On Independence Day, open your church property for families to view
fireworks, or offer a free shuttle from your parking lot to your
- The Party’s Here — Build a reputation in your
community as the “go-to” place for family fun. Sponsor
family-oriented concerts that are affordable and communicate
Christian values. Plan events — such as pool parties, barbeques,
or skate nights at a local rink — that make it easy for church
families to invite other families in your community.
Go outside your comfort zone to meet people in your community
where they’re at. Making these connections tells others that you’re
living your mission and you care about your community.
- Kids Clubs — Send teams into local schools to
offer an after-school club program. Offer specialized clubs such as
ceramics or model cars, or have volunteers provide homework help
and snacks two days a week.
- Be a Volunteer — Schools are often in the
same predicament as the church — they rely heavily on volunteers
to get the job done. So volunteer to tutor, read to children, help
at field day, or cover as a lunch monitor. Kids in your ministry
will recognize you and you’ll get to know your local school’s staff
- Open the Door — Many community clubs and
groups need a meeting place. If your Sunday school rooms sit vacant
during the week, offer the use of your facility free of charge.
Scouting programs, family support groups, and music teachers giving
group lessons all need a place to meet. Providing a room is a great
way to invite the community into your church to see what your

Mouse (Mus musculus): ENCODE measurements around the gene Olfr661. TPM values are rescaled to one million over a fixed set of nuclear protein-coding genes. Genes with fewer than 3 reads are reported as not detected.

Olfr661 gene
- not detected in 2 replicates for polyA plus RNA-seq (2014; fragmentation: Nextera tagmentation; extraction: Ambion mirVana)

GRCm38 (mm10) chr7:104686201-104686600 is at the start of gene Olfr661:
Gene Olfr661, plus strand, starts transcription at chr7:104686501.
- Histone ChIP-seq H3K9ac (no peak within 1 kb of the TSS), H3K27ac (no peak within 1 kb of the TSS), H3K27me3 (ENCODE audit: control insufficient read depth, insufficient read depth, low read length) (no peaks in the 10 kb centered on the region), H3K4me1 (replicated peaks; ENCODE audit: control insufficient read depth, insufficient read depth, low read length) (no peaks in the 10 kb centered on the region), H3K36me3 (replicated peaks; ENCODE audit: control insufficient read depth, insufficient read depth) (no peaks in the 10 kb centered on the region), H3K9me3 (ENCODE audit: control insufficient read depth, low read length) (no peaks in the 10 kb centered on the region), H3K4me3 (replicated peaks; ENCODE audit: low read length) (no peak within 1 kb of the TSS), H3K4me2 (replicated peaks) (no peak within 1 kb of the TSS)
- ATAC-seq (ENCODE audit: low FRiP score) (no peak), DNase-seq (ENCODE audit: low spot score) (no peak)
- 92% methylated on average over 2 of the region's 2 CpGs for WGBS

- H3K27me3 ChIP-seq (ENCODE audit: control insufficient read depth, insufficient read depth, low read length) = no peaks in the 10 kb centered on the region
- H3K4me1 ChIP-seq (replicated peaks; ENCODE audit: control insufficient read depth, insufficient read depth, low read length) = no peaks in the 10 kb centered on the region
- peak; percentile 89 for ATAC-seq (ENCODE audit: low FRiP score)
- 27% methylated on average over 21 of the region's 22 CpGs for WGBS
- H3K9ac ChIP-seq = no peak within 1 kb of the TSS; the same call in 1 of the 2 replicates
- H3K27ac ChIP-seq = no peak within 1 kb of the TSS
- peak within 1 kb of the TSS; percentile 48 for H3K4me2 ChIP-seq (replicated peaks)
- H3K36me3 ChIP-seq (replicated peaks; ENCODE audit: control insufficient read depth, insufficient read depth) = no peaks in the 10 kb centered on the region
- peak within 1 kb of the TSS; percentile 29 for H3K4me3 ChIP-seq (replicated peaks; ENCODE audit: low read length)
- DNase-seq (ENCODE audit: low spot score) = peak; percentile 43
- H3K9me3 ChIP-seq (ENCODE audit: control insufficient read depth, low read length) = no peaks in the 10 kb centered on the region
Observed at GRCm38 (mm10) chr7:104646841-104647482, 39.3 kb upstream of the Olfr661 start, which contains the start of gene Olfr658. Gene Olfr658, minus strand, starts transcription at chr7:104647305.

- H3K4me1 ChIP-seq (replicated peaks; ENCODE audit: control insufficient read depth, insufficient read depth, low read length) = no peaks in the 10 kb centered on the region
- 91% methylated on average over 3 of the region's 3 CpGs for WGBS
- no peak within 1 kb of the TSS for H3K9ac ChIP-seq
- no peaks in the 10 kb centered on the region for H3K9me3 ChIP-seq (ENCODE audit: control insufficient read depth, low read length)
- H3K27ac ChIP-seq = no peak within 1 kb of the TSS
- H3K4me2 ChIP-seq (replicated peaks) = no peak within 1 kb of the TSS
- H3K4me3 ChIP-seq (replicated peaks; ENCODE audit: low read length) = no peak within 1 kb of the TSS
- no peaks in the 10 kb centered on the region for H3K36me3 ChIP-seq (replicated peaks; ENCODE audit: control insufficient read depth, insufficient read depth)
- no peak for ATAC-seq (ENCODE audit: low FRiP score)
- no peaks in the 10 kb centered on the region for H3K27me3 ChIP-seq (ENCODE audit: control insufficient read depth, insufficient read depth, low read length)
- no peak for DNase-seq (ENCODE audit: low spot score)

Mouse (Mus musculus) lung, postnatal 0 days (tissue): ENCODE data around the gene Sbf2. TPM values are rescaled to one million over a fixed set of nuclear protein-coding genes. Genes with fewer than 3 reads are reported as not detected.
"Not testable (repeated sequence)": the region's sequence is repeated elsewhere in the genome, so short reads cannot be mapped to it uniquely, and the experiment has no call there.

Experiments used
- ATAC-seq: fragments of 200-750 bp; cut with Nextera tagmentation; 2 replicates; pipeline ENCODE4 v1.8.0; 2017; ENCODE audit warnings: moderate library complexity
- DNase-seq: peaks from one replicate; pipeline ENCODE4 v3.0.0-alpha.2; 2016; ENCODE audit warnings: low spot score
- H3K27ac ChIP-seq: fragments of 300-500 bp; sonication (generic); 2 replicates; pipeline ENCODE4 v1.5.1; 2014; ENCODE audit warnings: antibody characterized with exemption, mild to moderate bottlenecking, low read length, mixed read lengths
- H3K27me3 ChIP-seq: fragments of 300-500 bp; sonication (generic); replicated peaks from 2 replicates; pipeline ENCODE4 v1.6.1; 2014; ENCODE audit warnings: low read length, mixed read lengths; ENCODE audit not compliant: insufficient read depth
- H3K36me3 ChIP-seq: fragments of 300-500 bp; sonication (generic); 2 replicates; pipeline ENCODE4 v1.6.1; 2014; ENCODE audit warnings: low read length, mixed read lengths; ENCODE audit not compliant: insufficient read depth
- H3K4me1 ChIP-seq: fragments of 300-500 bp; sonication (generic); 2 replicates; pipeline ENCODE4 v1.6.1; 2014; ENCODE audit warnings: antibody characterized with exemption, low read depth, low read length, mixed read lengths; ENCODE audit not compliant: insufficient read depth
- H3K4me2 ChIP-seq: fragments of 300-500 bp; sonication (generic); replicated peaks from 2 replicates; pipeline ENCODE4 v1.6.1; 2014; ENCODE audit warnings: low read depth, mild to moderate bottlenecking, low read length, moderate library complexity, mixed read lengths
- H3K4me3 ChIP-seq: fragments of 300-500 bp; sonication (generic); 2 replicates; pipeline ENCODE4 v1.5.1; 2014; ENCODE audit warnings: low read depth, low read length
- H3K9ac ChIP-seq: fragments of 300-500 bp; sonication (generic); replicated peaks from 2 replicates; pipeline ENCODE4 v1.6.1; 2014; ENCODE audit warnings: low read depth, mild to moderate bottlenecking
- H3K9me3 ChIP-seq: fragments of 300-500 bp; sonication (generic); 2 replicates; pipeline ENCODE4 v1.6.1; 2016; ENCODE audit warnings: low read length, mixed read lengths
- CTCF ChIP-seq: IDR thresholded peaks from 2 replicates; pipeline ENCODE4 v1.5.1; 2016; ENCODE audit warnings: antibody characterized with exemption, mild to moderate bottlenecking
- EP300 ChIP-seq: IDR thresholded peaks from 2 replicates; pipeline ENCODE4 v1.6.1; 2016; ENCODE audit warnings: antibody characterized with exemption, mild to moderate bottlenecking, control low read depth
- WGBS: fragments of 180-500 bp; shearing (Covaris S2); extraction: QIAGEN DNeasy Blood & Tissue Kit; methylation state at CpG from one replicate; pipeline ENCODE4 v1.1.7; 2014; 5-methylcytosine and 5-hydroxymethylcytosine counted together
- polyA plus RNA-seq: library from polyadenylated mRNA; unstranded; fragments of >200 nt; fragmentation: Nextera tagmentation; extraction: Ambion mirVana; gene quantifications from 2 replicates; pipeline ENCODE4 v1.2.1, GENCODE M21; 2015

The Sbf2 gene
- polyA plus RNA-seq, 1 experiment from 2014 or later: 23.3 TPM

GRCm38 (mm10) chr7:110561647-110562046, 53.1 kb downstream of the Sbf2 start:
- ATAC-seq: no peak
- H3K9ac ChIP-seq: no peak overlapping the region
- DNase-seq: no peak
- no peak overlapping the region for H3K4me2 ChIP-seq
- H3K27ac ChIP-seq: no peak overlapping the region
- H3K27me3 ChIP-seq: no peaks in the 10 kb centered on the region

- Model Families — Give back to your community
by providing opportunities for families to serve together. Involve
families in Make a Difference Day on Saturday, October 28, by
cleaning up a local park or elderly resident’s yard (for project
ideas in your area, go to www.makeadifferenceday.com.) Connect
church families with a needy family at Christmas by providing a
meal and gifts for the family. Or have families go caroling in
their neighborhoods with carts of hot cocoa for their
Carmen Kamrath is associate editor for Children’s Ministry
Family to Family
The most powerful outreach tool in ministry is the personal
invitation. The top reason families visited our church is another
family invited them. And the invitation was usually to attend a
program or event outside of our regular church services. Help equip
your families to extend the welcome mat with these tips.
- Cast Vision — Families need to know that you
value them as influential members of your community. Tell parents
the purpose of your outreach programs and events, and give them
examples of your target audience so they can think of families in
their neighborhood or social circle to invite.
- Advance Notice — Advertise programs and
events that are community-focused well ahead. Provide families with
flyers or cards with the event, date, time, and phone number or Web
site for more information.
- Cheat Sheets — Give families examples of how
to invite another family to an outreach opportunity. Conversation
starters and prompts can help nervous parents feel more confident
in a situation that may cause them to feel vulnerable.
- Give Perks — Offer discounts on tickets to
families bringing another family for the first time, or host a
pre-event social with food or entertainment for families and their
- Share Celebrations — Sometimes families
invite others and never hear whether their invitation bore fruit.
Send thank you notes to kids and families when a guest mentions
their friend invited them. Let families know if someone they
invited begins to attend church regularly. Families are motivated
to extend invitations when they hear success stories.
Please keep in mind that phone numbers, addresses, and
prices are subject to change.